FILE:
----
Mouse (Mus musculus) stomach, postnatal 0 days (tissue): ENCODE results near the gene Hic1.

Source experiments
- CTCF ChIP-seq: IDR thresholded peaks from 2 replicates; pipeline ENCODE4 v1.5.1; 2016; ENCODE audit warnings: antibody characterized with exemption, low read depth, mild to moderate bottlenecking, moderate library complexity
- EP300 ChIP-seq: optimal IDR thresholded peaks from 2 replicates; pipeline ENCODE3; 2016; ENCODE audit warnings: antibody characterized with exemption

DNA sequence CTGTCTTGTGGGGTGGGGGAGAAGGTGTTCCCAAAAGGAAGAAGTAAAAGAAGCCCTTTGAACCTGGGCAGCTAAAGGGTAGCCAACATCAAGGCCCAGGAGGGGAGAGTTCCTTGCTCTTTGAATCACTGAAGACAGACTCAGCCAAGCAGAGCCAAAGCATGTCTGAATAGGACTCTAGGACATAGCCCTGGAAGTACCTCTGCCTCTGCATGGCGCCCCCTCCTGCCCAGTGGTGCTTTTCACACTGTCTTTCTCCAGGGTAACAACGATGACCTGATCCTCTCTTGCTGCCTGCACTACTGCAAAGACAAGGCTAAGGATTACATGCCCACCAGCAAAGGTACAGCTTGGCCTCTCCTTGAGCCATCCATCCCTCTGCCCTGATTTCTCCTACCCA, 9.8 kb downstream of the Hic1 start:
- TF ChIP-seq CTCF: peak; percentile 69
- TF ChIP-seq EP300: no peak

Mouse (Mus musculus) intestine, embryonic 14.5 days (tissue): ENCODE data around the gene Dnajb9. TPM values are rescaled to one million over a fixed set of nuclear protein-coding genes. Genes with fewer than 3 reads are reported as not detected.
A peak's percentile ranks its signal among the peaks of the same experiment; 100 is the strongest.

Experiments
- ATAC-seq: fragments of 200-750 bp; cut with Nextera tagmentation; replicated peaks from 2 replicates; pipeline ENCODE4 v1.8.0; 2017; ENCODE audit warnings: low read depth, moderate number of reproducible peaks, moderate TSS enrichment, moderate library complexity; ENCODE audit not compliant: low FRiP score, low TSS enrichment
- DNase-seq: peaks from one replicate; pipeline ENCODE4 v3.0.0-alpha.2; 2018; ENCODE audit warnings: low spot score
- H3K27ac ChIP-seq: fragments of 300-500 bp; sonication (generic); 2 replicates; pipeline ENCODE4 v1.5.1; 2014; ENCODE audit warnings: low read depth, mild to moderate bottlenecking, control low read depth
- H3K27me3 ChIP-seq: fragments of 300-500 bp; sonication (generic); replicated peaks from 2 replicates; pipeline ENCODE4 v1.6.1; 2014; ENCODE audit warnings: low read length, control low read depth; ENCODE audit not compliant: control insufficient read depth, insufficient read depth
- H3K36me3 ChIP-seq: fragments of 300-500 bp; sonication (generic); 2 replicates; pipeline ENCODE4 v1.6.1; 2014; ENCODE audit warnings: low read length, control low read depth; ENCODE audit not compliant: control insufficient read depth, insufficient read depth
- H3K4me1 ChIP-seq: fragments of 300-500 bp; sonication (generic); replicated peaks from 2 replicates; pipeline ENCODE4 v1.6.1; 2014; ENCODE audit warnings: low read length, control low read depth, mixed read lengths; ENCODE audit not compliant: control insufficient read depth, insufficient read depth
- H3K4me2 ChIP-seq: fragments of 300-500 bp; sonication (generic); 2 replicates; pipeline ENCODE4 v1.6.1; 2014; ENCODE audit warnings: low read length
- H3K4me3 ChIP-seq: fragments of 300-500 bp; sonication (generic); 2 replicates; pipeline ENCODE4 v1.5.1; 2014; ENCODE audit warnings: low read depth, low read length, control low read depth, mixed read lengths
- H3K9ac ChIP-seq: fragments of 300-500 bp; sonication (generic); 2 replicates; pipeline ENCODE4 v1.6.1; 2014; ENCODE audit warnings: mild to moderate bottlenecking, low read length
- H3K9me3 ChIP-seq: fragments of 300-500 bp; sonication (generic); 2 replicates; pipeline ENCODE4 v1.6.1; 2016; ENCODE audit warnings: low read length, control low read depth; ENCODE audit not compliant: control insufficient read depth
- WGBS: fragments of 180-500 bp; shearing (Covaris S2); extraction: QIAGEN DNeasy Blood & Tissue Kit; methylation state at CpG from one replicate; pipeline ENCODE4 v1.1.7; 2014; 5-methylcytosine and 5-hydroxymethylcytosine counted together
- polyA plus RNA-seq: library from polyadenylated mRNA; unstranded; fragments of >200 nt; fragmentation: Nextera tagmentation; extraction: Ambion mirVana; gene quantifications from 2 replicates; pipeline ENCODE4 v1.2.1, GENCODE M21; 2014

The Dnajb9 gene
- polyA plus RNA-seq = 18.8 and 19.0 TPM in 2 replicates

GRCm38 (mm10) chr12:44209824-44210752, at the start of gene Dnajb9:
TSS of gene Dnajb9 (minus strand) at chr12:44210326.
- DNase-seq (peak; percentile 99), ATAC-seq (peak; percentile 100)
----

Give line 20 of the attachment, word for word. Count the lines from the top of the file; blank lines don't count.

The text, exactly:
- H3K9me3 ChIP-seq: fragments of 300-500 bp; sonication (generic); 2 replicates; pipeline ENCODE4 v1.6.1; 2016; ENCODE audit warnings: low read length, control low read depth; ENCODE audit not compliant: control insufficient read depth